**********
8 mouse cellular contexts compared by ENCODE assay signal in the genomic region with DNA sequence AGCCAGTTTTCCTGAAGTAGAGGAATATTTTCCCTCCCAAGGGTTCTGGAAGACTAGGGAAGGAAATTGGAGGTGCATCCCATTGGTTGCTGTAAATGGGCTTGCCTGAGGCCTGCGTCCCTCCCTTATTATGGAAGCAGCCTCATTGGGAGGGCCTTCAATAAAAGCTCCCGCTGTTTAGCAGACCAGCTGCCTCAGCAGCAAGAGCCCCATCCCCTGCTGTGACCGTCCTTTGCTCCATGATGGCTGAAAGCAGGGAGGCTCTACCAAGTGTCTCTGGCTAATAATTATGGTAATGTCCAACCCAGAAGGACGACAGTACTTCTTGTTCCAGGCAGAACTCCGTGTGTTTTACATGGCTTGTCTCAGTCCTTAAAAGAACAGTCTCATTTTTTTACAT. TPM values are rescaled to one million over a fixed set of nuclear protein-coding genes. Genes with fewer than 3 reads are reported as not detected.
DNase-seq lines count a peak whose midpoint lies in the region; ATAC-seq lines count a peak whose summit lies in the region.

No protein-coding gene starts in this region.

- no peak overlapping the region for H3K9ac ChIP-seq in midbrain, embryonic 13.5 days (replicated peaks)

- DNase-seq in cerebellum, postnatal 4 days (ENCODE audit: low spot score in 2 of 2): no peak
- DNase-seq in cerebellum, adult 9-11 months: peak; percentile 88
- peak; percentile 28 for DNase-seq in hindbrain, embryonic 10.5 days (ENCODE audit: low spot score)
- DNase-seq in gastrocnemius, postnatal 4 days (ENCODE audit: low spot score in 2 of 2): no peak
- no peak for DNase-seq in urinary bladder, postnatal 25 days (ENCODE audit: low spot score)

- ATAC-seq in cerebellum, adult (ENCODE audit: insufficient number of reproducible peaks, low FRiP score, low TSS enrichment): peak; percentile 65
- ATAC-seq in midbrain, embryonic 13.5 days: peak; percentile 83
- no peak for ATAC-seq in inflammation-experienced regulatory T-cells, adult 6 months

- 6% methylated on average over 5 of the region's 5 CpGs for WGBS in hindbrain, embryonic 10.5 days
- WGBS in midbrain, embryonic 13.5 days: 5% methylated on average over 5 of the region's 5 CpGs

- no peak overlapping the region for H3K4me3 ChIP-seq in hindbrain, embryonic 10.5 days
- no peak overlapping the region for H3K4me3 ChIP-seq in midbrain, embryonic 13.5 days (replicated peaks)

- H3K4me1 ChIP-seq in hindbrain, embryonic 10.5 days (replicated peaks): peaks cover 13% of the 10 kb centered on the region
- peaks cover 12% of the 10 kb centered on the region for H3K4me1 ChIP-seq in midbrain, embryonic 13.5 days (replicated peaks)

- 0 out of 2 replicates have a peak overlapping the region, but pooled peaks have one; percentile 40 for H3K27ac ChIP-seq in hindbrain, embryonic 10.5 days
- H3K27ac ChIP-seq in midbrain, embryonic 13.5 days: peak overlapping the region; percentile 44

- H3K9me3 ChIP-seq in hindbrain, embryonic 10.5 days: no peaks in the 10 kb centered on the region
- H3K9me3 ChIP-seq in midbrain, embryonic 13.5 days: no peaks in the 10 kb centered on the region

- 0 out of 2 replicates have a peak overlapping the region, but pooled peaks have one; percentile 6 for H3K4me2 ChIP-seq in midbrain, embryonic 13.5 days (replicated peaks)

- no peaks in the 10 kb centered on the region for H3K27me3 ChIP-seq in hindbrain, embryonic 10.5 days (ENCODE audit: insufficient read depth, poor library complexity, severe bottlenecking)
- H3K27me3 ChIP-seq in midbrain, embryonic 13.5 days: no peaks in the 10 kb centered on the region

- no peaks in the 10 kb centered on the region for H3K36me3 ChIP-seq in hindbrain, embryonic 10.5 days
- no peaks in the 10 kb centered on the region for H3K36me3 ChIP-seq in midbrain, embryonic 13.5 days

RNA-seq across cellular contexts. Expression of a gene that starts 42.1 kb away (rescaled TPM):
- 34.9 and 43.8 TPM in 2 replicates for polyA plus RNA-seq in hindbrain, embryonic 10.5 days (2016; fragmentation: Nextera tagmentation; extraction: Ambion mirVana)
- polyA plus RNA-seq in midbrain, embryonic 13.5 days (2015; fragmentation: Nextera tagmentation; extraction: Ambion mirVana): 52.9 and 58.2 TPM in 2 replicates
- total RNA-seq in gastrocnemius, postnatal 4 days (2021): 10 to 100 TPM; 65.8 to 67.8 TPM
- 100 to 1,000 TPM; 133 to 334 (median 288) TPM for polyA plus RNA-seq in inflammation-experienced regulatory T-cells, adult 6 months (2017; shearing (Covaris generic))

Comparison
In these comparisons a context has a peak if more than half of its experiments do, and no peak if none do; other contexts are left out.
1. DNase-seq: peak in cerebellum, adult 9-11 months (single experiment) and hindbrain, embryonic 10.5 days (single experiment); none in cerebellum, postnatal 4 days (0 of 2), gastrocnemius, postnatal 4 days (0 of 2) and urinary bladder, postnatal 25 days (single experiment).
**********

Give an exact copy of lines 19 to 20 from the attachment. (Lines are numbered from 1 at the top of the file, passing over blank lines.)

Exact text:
- 0 out of 2 replicates have a peak overlapping the region, but pooled peaks have one; percentile 40 for H3K27ac ChIP-seq in hindbrain, embryonic 10.5 days
- H3K27ac ChIP-seq in midbrain, embryonic 13.5 days: peak overlapping the region; percentile 44